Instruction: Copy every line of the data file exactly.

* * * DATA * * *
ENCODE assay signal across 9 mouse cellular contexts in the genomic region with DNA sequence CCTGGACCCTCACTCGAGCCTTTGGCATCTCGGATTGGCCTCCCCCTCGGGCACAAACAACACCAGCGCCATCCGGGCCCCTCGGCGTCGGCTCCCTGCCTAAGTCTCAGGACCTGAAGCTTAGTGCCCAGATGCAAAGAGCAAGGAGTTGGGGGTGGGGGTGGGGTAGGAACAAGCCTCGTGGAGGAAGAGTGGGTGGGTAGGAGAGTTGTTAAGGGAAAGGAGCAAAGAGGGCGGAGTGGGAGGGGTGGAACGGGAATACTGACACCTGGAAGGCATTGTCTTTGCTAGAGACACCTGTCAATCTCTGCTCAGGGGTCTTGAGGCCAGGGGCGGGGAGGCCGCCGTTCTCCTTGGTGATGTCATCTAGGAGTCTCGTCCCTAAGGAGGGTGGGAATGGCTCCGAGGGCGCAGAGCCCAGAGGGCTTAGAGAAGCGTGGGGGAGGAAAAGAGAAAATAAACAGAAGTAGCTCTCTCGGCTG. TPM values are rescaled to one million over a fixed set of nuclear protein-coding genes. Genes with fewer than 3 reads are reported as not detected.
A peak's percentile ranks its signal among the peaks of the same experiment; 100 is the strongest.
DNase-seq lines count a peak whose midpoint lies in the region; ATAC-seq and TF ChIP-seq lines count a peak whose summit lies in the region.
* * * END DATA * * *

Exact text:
ENCODE assay signal across 9 mouse cellular contexts in the genomic region with DNA sequence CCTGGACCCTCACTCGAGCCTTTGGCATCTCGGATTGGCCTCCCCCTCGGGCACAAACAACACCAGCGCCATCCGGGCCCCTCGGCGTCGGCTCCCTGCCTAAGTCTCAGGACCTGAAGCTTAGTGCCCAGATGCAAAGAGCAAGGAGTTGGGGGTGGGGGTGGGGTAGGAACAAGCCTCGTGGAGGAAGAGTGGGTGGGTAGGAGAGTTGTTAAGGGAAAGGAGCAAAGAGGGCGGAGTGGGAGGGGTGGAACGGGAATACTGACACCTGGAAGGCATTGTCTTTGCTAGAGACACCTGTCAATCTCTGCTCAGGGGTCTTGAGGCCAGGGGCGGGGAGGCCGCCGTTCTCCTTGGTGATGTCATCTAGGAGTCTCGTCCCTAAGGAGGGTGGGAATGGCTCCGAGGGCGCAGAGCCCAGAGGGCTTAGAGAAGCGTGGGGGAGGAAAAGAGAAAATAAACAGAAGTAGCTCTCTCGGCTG. TPM values are rescaled to one million over a fixed set of nuclear protein-coding genes. Genes with fewer than 3 reads are reported as not detected.
A peak's percentile ranks its signal among the peaks of the same experiment; 100 is the strongest.
DNase-seq lines count a peak whose midpoint lies in the region; ATAC-seq and TF ChIP-seq lines count a peak whose summit lies in the region.